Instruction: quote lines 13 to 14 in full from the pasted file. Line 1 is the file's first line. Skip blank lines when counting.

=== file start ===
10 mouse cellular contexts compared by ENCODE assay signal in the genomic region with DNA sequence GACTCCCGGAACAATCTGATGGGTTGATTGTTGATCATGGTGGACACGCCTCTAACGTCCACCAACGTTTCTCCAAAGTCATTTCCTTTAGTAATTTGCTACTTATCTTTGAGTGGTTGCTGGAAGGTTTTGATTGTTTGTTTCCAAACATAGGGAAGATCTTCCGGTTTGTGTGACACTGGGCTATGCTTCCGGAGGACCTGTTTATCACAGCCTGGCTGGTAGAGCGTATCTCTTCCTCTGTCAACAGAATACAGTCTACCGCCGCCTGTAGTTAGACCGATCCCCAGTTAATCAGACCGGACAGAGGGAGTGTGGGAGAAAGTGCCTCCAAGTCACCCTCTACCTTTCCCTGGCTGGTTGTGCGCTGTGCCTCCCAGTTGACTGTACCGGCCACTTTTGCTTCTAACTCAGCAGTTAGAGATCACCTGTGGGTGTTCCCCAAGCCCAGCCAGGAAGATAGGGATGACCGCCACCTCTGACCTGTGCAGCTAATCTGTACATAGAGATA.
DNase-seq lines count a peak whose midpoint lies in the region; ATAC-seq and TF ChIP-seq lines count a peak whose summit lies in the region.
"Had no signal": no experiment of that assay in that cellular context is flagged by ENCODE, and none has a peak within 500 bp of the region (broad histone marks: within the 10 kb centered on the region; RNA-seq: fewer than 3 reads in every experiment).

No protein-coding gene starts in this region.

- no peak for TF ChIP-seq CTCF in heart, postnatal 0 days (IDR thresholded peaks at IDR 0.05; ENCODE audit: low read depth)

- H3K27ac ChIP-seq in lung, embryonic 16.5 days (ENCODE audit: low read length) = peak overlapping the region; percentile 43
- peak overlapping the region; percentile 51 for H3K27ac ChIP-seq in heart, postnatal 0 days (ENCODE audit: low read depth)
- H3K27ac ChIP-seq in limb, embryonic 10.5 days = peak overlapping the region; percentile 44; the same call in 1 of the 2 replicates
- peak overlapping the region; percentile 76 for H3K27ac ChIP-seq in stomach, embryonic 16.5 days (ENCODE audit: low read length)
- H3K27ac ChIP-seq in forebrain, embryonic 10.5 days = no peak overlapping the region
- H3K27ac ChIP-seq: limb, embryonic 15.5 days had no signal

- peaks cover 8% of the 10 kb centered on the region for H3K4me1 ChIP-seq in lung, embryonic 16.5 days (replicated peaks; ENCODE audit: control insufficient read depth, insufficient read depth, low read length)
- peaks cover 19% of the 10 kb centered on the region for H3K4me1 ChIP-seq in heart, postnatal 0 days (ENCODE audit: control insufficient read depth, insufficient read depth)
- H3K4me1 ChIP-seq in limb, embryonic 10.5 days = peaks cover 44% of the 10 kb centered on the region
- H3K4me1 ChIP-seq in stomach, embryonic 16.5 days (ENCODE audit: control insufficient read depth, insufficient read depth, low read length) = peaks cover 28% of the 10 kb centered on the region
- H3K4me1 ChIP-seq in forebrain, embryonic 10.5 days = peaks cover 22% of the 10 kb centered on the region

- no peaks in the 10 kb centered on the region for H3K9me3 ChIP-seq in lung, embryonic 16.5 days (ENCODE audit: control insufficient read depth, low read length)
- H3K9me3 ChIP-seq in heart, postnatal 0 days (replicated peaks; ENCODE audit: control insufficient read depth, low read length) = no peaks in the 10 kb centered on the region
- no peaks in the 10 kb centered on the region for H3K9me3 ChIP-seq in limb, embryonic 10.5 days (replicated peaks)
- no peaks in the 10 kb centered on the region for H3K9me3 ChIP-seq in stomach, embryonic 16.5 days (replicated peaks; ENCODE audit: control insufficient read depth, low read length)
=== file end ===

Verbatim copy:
- peaks cover 19% of the 10 kb centered on the region for H3K4me1 ChIP-seq in heart, postnatal 0 days (ENCODE audit: control insufficient read depth, insufficient read depth)
- H3K4me1 ChIP-seq in limb, embryonic 10.5 days = peaks cover 44% of the 10 kb centered on the region